Western Macaroni Manufacturing Company Factory
Salt Lake City, Salt Lake County, Utah

UT_Salt-Lake_Co_Western-Macaroni_003AStatement of Significance:
The Western Macaroni Manufacturing Company Factory, built in 1900 and expanded in 1915, is locally significant under Criterion A in the areas of Commerce and Ethnic Heritage. The period of significance is defined by the use of the building by the Western Macaroni Company between 1905 and 1942. In 1905, the Western Macaroni Company began leasing the modest three-story brick factory within Salt Lake City’s emerging industrial district. By 1915 when the company expanded the building with a four-story addition, the Western Macaroni Company was the largest producer and distributor of pasta in the Intermountain West. Under Criterion A, the building is significant in the area of Commerce for its contributions to the economic output of Utah during this period. Despite its modest size, the Western Macaroni Company produced up to six tons of pasta per day and shipped product throughout the western United States and Canada. In the area of Ethnic Heritage, the Western Macaroni Company was founded by Italian immigrants and became one of the most successful Italian-American businesses in Utah. During its nearly forty years of operation, the Western Macaroni Company was praised as an example of both the successful assimilation of immigrants into the American economic system and the widespread dissemination of an immigrant food product, primarily macaroni and spaghetti, into mainstream American consumption. The Western Macaroni Company produced forty-five varieties of pasta, not only for the Italian community, but specialized products for other immigrant groups. The building is being nominated as part of the Salt Lake City Business District Multiple Resource Area context. The Western Macaroni Manufacturing Company Factory is the only extant historic pasta factory building in Salt Lake City and is a contributing historic resource in the city’s west-side commercial and industrial business district.

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Western Macaroni Mfg Co Factory

Weber River Railroad Bridge
Ogden, Weber County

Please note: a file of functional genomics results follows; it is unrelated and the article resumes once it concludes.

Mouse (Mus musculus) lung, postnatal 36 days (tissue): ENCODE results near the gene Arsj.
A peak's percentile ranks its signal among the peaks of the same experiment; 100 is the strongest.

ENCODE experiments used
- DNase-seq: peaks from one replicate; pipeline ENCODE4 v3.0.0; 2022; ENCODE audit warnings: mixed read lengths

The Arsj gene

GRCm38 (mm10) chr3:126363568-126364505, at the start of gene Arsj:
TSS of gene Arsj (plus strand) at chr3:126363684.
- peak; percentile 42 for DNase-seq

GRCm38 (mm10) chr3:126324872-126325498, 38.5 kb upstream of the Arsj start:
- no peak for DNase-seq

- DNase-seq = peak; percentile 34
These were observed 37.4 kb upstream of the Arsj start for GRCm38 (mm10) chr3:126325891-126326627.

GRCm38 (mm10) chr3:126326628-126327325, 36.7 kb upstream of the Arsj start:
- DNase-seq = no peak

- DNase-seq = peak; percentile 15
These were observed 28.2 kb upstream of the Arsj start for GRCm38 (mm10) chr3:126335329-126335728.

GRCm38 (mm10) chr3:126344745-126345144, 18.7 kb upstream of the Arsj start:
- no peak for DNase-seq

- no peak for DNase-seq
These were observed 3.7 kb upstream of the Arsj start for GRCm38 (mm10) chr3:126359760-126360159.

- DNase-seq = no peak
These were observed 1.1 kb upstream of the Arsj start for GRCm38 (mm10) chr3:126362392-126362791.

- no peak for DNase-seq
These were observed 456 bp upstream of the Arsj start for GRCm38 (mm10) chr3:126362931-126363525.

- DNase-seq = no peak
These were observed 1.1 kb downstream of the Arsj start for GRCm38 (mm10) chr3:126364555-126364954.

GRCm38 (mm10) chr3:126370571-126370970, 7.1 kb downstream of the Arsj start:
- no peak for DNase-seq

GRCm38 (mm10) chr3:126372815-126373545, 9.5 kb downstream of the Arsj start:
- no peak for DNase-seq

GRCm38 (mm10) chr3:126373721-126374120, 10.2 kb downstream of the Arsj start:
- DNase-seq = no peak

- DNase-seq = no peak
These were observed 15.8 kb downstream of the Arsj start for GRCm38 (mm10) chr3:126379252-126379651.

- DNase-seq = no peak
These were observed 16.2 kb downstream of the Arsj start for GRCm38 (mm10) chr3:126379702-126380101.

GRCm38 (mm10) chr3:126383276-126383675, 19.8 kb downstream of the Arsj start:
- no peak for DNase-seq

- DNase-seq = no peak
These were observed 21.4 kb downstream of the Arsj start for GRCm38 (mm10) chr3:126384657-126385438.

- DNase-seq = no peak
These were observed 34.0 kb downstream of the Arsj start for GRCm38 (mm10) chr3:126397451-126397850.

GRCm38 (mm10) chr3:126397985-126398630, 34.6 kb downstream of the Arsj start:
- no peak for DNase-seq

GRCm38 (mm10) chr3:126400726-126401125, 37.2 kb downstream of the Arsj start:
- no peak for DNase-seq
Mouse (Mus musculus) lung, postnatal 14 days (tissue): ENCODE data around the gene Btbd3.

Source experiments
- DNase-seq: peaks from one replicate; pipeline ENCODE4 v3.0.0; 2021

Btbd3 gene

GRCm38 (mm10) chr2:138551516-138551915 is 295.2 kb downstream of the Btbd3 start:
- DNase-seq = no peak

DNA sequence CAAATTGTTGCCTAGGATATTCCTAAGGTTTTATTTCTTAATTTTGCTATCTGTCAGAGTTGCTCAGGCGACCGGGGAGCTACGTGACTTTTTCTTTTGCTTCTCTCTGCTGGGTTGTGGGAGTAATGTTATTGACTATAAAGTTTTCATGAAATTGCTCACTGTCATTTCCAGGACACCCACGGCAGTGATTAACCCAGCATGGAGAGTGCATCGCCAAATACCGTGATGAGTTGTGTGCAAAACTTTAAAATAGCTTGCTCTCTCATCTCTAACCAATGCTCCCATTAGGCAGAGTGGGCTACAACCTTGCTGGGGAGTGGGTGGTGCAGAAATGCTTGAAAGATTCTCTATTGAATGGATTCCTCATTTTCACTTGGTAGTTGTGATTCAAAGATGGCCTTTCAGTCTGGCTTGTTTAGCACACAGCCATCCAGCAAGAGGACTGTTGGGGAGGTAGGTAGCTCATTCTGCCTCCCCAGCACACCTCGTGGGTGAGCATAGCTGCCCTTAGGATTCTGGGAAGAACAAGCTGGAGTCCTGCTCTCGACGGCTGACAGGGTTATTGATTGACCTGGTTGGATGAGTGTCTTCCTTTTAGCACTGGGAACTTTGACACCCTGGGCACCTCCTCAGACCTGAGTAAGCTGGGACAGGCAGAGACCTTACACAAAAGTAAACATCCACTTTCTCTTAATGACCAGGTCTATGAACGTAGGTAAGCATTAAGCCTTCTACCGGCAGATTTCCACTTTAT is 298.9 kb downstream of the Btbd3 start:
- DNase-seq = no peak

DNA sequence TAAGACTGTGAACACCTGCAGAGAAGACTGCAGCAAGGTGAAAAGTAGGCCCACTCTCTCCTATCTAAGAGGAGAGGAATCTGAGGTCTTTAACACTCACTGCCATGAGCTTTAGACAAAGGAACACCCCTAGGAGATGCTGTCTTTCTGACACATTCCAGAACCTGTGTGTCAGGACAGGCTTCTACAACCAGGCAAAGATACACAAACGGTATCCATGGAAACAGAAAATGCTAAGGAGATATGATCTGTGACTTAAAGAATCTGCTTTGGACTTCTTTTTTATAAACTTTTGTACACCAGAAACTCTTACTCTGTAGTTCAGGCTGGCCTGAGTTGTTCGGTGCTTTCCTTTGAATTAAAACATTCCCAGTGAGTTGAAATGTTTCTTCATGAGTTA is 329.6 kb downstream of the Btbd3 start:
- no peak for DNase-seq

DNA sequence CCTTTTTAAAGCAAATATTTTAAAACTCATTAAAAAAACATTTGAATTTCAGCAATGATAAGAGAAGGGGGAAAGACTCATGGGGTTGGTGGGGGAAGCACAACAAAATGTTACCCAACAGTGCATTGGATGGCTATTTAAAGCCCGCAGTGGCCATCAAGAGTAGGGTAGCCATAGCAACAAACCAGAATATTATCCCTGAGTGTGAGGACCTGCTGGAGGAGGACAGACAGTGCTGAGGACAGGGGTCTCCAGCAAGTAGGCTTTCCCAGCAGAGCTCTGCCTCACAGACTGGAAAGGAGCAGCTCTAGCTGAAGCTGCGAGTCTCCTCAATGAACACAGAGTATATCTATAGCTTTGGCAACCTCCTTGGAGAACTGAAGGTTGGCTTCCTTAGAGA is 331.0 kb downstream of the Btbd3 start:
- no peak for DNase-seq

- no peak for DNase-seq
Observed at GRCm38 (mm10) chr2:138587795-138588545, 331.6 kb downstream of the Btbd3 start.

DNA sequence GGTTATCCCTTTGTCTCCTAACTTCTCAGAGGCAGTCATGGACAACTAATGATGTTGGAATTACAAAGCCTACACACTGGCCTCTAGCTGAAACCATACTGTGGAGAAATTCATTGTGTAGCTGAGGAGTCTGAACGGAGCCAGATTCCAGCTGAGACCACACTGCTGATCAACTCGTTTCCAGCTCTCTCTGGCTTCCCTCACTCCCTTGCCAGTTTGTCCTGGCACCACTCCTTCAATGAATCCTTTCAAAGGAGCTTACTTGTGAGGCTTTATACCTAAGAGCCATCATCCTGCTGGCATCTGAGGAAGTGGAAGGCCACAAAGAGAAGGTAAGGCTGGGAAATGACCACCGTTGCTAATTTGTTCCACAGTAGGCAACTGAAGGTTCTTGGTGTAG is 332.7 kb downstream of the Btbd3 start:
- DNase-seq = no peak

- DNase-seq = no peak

Statement of Significance: UT_Weber County_Weber River RR Bridge_0001
The Weber River Railroad Bridge, built in 1897, and located in Ogden, Utah, is significant statewide under Criteria A and C. Under Criterion A, the bridge is significant in the area of Transportation. It is the only known Pegram truss span in use in its original location in the United States and is the oldest known railroad bridge in Utah in its original location. Although Ogden is steeped in railroad history, its railroad related resources have increasingly diminished, further adding to the bridge’s importance. The bridge represents an outgrowth of the railroad’s boom era of growth and expansion in Ogden during the late nineteenth century. Under Criterion C, the bridge is significant in the area of Engineering. It provides a glimpse into the region’s solution to the challenge of bridge design and construction during a time of great transportation and industrial development, and is located on the first railroad line (as directed by Brigham Young) in Utah after the Transcontinental Railroad was completed. The bridge is a good example of George H. Pegram’s truss design, being the only Pegram truss type in Utah. It remains unaltered, in its original location, and has continually carried train traffic across the Weber River since it was constructed. The bridge retains remarkable integrity and serves as a notable reflection of Pegram’s overall engineering skills and is a historic legacy of the man who had a wide-reaching impact on the area—Pegram spent much time in Ogden as the chief engineer for the Union Pacific and as a consultant for the Ogden Pioneer Electric Power Company.

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Weber River RR Bridge

The National Register of Historic Places is the official federal list of properties that are significant in American history, architecture, archaeology, or engineering.